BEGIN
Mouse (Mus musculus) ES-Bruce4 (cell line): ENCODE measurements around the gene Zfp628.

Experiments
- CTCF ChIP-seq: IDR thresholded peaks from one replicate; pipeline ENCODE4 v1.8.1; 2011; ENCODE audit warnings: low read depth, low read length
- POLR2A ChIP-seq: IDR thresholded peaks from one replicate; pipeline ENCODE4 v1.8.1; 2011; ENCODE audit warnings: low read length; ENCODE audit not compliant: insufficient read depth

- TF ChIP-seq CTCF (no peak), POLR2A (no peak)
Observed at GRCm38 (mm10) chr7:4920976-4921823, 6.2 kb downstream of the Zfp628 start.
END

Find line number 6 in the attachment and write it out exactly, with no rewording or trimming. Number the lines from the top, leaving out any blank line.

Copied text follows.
Observed at GRCm38 (mm10) chr7:4920976-4921823, 6.2 kb downstream of the Zfp628 start.